Generally, the hair most likely to fall out is the hair that tends to grow back the fastest. The hair on the top of your head grows faster than your eyebrows or eyelashes.
Your new hair may be just like your old hair, or it may be thicker and curlier, or straighter, than your original hair. And your hair might grow back a different color. Women who dyed and processed their hair might not remember what their hair was like originally and may be surprised by the new natural color and texture. Eventually, your hair usually goes back to the way it used to be after the effect of chemotherapy on the hair follicle wears off. Within 4 to 6 months after your treatment ends, you should have a good head of hair.
Very, very rarely, permanent baldness occurs after many years of strong chemotherapy: Hair follicles get shut down, so there is no new growth. Remember, this situation is extremely rare. If you are one of the very, very few women who remain bald, you may mourn your hair for quite a while. But you can become an expert on what to do to make yourself feel attractive, and help other women deal with their new loss.
Q:Why would you call a wig, Spare Hair?
A: The word wig is not a very positive one. It's a harsh word with a hard connotation. I really am presenting Spare Hair, Hair Alternatives, Hair Solutions or even better Fashion Hair.
Celebrities wear them not only when they have to but often when they want to. We are even talking about Hair extensions, either woven, glued or clipped in. Think of a wig as an extension to your own hair if you prefer.
IT'S NOW TIME TO GET TRENDY AND IN THE GROOVE by checking out Fashion Hair and I guarantee that you will be amazed at what could be you. Whether wearing for a medical reason or for occasion only; you will have the same choice for styles colors and comfort. Either way Spare Hair, Wigs, Fashion Hair is here to stay.
Will medical insurance cover the cost of a wig?
Wigs ( CRANIAL PROSTHESIS )are not covered by medical insurance in India though they are a side effect of a remedy for treatment. Your emotional well-being is an important part of your medical recovery process. They are treated as a cosmetic item. Insurance coverage for clients with medically related hair loss is available in many other countries. If a person requires a wig while or after receiving therapy for Alopecia or cancer, they are eligible to receive reimbursement from their health insurance plan.Wigs are covered, in part or totally, by health insurance abroad.Most insurance companies abroad will cover from 80% to 100 % of a cranial prosthesis.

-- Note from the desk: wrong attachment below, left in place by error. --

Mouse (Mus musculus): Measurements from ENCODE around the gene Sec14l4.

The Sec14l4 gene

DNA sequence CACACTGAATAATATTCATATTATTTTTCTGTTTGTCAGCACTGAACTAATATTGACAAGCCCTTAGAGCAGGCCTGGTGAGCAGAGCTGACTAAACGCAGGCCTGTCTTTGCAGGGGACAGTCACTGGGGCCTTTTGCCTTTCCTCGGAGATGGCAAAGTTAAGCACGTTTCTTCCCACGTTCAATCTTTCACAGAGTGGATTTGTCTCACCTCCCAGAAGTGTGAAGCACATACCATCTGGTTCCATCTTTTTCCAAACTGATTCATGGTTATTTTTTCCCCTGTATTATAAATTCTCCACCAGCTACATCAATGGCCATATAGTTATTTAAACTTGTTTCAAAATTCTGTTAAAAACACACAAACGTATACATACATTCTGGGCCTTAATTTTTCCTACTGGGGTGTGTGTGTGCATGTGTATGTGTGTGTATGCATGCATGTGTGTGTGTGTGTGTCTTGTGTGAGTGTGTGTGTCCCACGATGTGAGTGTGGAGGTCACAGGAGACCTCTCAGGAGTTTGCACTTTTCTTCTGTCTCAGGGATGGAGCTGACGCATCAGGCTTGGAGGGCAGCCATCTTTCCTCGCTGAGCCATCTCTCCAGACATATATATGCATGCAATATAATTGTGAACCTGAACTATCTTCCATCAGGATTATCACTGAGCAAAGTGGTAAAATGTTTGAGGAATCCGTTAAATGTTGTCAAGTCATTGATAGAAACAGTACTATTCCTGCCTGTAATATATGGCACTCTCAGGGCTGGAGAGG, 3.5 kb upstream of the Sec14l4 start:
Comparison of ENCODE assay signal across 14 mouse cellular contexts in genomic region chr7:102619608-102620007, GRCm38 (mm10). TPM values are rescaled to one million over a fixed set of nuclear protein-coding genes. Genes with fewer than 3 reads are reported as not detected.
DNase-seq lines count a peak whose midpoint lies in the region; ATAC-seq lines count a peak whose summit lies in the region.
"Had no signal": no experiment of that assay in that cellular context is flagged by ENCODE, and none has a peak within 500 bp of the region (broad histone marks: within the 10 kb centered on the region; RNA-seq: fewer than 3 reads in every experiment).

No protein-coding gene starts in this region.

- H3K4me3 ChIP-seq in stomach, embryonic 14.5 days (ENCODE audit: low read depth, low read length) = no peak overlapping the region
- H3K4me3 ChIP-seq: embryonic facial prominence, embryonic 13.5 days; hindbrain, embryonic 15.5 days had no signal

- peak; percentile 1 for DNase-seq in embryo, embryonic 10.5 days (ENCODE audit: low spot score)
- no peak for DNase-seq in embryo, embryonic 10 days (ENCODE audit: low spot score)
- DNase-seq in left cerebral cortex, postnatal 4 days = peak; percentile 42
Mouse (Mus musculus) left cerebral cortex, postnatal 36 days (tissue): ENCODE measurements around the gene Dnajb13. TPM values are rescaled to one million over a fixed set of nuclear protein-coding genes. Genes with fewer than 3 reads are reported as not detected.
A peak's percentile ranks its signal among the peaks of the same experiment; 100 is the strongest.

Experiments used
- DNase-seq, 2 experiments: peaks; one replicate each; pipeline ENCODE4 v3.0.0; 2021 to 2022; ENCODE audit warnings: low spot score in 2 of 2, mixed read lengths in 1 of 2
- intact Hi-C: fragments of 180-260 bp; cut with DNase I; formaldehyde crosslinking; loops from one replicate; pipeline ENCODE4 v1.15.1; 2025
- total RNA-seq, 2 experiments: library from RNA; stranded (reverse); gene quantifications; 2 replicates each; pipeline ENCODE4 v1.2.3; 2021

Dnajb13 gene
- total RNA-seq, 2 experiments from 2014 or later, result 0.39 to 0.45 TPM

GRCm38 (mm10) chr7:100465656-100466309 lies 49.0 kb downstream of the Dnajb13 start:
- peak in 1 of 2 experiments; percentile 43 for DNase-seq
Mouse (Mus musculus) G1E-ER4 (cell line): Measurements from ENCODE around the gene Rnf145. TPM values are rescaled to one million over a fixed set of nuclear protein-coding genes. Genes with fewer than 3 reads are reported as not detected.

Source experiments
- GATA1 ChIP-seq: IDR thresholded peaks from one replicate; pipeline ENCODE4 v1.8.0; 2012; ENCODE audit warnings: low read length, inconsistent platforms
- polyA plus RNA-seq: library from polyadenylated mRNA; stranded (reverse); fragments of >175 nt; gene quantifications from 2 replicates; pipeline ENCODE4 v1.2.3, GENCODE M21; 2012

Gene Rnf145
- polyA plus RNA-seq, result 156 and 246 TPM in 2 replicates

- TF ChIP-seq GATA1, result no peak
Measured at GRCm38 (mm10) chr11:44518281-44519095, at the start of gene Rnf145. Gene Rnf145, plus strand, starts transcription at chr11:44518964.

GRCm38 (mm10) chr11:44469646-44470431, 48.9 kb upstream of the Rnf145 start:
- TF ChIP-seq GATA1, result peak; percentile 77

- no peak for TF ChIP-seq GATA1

Contact your insurance company and ask if they cover “cranial prostheses” (wigs) required due to medical hair loss, how much they cover, and what documentation they require. There should be a section under covered expenses related to prosthesis, prosthetic devices or medical durable equipment. Though a wig and a cranial hair prosthesis are similar the “wig” should be called “cranial hair prosthesis” for insurance purposes.Cranial prosthesis’s are different from ready to wear fashion wigs in quality, performance, and service. Prosthesis’s are made of specialized material, for individuals with severe hair loss.
You will need to get a prescription from your doctor for a cranial prosthesis. Request your doctor to write a "PRESCRIPTION" for "CRANIAL PROSTHESIS".
Notify us about your medical need for alternative hair and we will also mention it and send you an invoice and receipt for a cranial prosthesis.
Enclose a letter to the insurance company stating the necessity of a prosthesis.Detail the emotional effects that your medical treatment has had on your life. Discuss the financial aspects of frequent cranial prosthesis purchases (if applicable). Mention that a prosthesis is just as medically necessary as a prosthetic limb or breast - it replaces a missing body part - hair, as well as counteracting the psychological distress secondary to alopecia.
If your insurance company denies insurance coverage, you can appeal.
Never file an insurance claim for a wig. Always call it a CRANIAL PROSTHESIS.
If you don’t have insurance contact government hospitals or NGO's. There are various NGO's who offer medical assistance in most states for individuals who meet certain income guidelines.
These are guidelines only. Always follow the procedures stated by your insurance company so you can obtain the fullest benefits possible. Individual insurance companies may have other or additional steps to complete.
WE DO NOT PROCESS INSURANCE CLAIM(S) OF ANY KIND at present. As per our knowledge no Insurance company in India gives claim for wig due to medical hairloss.
What is the difference between a wig and cranial prosthesis?
A wig is a artificial covering of human, animal or synthetic hair worn on the head for personal enhancement, for cultural or religious reasons, for fashion or various other aesthetic and stylistic reasons, as part of a costume by actors to help them better resemble the character they are portraying, or to conceal hair loss or baldness. A ready machine made wig has a set style - what you see is what you get.
A cranial hair prosthesis is a nonsurgical hair replacement solution specifically designed for medical hair replacement applications for those suffering from hair loss due to alopecia, side effects of chemotherapy treatments, and variety of other medically related hair loss situations. Unlike an off-the-shelf wig, prosthesis is custom made to fit the clients head is sturdy and durable and exactly duplicates the patient's hair to what it looked like before the hair loss occurred. . Precise head measurements are taken and real human hair is selected to match the hair texture, color, density, part and hairline. Often variations of the hair color are blended for a more natural appearance. The hair is hand tied onto a base material that resembles scalp. The base, which is breathable and very comfortable, is attached with a semi-permanent bond. From that point, it is just like your own hair, to wash and style as you wish. The cranial prosthesis gives you a totally natural appearance. Your result is a full, lush head of hair that looks real because it is real.